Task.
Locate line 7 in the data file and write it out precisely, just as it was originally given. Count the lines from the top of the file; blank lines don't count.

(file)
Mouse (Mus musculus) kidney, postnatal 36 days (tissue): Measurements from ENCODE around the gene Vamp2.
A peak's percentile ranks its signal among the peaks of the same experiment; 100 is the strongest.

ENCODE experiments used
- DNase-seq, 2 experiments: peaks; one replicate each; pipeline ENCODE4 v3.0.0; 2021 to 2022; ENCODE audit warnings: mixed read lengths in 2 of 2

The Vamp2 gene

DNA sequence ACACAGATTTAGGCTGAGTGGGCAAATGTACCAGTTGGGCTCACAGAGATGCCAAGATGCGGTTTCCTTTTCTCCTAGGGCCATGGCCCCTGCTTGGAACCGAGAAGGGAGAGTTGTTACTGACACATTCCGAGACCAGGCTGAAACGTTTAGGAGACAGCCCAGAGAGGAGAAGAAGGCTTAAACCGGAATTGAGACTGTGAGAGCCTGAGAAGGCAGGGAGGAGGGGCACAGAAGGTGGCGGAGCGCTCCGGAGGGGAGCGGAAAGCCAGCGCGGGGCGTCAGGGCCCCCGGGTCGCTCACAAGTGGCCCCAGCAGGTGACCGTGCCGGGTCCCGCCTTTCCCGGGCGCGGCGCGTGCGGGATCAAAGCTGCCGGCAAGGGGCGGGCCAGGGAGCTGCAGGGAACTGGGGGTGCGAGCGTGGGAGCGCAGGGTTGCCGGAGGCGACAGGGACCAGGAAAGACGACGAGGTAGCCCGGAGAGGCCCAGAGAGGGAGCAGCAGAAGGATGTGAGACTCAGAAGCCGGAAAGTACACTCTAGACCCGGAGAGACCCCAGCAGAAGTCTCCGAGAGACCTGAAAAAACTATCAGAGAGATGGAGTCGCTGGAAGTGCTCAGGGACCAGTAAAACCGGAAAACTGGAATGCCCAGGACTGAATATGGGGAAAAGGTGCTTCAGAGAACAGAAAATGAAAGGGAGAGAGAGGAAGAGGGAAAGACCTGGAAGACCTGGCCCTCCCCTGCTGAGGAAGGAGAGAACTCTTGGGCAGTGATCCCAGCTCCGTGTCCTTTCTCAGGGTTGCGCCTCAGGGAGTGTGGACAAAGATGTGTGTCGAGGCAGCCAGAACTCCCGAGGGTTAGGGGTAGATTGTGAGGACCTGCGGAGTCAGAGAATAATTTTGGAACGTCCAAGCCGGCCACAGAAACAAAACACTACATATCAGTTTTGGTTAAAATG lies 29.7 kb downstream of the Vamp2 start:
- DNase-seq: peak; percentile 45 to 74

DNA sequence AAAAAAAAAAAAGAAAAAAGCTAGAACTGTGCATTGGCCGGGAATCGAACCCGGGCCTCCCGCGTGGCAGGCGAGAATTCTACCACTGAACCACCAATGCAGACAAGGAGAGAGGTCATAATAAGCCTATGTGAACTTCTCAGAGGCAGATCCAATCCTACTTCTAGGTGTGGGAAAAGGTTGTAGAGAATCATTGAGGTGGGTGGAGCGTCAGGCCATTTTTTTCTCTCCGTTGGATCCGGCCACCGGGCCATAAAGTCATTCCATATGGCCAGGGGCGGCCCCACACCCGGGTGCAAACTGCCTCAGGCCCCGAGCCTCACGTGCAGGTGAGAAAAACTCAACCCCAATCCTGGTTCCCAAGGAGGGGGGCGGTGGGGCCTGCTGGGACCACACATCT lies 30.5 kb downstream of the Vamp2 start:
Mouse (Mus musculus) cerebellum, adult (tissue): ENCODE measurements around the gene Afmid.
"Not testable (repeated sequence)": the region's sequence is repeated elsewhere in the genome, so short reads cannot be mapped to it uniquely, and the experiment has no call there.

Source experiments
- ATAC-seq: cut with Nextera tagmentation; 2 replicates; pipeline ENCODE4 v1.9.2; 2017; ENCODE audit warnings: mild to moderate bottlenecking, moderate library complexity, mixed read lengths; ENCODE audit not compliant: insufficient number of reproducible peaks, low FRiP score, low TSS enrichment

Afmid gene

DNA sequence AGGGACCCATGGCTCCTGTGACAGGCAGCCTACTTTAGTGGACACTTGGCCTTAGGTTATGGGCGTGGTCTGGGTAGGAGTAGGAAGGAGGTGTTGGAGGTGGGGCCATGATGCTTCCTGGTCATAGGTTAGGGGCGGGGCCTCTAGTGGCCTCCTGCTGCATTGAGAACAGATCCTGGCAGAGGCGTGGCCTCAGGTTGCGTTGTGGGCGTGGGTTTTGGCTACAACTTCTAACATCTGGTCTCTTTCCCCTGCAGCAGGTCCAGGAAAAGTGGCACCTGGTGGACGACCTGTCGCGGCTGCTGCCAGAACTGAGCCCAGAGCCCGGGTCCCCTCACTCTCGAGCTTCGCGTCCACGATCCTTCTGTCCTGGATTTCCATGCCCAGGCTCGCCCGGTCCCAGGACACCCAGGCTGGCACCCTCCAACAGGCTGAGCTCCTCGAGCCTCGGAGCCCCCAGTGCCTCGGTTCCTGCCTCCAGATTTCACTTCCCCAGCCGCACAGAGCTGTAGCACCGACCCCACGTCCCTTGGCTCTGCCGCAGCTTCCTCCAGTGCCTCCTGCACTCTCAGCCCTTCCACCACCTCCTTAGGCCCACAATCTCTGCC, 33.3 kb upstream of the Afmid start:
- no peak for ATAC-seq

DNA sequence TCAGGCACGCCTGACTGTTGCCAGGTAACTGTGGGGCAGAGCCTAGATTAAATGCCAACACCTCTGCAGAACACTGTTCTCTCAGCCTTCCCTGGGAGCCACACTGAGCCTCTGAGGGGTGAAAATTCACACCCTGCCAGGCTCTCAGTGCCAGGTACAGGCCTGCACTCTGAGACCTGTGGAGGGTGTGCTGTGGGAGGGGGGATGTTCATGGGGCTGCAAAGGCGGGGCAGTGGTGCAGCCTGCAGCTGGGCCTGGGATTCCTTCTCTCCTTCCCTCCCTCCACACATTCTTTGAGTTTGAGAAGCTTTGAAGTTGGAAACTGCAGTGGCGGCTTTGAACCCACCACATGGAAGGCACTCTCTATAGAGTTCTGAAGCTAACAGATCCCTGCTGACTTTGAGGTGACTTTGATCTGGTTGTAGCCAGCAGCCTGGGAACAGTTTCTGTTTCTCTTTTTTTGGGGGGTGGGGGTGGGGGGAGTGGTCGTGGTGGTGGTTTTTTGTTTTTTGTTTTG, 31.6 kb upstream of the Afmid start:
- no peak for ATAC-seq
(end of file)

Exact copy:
- DNase-seq: peak; percentile 45 to 74